Barry: Right. This is another great opportunity for you to go do some research from professionals that have already been doing this for years, and years, and years. And it doesn’t have to be within the fitness industry. Look at your news anchors. They’re incredible at making you feel like they’re speaking directly to you.

Shay: MyNews channel. 

Barry: They smile a lot which makes you feel really connected with them. Going and looking at The Food Network is another great example too. 

Shay: How many times can we learn to make an omelet? You watch that person because you like their personality, you like their style, their flavor, you like how they talk to you. There are plenty of other examples that you can look to. But you really want to start looking at on camera personalities. It’s much, much different than a live experience. You don’t need to be Beyonce at the Staples Center on camera.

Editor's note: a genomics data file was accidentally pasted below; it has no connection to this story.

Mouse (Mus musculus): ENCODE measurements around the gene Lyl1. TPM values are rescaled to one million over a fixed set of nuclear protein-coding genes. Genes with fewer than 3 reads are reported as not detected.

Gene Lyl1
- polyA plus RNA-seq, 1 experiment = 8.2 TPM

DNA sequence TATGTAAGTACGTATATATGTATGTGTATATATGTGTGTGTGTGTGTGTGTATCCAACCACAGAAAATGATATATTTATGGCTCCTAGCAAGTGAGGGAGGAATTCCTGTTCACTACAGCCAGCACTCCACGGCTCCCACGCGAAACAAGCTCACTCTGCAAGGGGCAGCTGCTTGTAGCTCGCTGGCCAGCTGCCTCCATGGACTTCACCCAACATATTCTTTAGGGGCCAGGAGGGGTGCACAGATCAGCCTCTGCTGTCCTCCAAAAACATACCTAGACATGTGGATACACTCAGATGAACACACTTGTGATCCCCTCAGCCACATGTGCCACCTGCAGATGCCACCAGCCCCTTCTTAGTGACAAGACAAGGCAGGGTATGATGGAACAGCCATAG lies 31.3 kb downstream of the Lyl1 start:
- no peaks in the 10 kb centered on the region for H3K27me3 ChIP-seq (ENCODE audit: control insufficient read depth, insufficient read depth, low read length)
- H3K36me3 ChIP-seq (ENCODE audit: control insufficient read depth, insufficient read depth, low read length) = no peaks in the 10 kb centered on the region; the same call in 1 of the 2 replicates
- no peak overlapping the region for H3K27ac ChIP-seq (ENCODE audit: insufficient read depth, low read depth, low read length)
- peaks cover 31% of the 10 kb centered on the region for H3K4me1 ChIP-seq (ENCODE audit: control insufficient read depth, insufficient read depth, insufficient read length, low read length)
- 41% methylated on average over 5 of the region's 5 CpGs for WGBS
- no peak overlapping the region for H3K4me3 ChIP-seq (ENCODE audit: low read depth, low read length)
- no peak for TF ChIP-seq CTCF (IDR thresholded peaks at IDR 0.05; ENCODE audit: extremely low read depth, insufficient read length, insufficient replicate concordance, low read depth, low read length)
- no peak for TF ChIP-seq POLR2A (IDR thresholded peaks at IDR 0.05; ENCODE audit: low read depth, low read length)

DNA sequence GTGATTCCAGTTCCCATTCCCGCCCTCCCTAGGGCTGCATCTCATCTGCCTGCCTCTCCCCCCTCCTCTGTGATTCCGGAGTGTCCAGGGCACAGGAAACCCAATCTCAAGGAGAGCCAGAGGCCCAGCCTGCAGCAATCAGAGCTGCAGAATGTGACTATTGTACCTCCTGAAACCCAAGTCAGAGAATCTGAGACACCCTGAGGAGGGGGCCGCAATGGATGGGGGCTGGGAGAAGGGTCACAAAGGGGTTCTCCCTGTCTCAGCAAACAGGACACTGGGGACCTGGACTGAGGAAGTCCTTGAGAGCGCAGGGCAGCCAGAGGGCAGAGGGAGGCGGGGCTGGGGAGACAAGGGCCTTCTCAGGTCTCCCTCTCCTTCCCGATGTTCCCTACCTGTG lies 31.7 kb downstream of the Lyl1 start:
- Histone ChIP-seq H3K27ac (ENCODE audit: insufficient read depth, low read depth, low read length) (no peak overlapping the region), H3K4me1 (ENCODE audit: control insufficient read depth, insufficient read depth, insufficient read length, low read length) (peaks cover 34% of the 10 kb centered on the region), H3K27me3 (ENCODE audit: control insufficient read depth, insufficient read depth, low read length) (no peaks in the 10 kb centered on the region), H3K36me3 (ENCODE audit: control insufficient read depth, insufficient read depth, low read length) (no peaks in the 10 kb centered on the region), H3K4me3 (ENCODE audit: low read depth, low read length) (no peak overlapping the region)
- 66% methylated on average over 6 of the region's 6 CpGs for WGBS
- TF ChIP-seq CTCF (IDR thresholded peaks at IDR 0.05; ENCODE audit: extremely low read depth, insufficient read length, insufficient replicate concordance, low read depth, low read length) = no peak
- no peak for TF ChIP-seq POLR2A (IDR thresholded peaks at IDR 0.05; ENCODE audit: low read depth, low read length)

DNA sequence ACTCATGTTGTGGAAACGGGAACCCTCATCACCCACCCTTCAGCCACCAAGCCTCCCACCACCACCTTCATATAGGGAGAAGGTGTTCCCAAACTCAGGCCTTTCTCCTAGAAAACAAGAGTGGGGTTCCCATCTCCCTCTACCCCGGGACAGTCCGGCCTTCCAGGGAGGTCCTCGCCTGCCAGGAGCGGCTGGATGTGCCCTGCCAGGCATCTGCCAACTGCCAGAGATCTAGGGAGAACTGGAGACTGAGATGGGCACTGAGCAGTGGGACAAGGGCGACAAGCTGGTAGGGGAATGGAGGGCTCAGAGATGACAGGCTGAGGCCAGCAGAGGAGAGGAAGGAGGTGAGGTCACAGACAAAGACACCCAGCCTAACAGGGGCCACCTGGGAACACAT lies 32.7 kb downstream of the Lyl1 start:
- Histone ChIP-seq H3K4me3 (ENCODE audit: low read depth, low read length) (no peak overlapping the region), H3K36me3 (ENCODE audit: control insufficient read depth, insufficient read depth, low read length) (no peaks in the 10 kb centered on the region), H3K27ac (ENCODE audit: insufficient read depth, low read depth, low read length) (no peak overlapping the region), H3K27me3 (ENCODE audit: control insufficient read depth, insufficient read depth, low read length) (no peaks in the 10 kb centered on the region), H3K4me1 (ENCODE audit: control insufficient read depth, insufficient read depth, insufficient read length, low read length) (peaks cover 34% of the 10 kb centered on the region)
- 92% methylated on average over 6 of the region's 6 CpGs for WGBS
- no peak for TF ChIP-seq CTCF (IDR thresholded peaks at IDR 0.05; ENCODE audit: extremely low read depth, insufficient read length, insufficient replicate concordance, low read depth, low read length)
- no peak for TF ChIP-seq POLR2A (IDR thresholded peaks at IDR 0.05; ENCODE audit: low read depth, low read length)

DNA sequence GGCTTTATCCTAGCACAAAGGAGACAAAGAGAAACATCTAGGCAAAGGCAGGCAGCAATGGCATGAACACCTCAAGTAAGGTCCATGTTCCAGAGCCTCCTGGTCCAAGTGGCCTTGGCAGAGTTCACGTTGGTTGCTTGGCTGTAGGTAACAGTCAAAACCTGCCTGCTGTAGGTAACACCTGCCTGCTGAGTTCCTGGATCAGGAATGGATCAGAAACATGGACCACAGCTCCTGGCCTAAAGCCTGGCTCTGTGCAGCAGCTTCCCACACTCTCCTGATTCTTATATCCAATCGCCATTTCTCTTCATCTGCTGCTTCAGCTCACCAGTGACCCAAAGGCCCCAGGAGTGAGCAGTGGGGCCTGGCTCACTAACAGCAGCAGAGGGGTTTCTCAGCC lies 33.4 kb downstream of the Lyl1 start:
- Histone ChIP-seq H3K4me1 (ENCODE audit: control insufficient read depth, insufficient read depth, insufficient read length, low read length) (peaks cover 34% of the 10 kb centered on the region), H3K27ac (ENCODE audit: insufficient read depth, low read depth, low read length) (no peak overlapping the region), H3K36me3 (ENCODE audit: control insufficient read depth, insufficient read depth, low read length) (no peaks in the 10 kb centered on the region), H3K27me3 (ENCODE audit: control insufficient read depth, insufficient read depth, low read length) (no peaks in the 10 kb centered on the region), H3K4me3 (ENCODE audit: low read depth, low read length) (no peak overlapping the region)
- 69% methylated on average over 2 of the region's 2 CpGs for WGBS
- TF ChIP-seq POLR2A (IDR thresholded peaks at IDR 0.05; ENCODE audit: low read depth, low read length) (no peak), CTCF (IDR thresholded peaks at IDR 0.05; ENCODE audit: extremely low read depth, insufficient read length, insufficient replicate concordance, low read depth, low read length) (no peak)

Kevin: Okay. I think that’s a great distinction to make for people, just the difference between essentially working a room and working to a camera. Probably the most tangible thing you can do is like, you said, pretend that’s somebody that you know and just get that conversation going, and that’s maybe the easiest analogy for somebody getting started for thinking about how they’re going to do.

Shay: Yeah, and don’t be afraid that because you do that you’re somehow excluding people. Like we can’t speak to everybody anyway, right. We know the saying, “If you’re speaking to everybody, you’re speaking to nobody.” You don’t have to worry about that. Just be authentic and…

Barry: Look at what makes you unique. It’s actually been incredible opportunity for trainers to this time to get more in touch with who they are and what their values are and what their personal mission and cake is on fitness.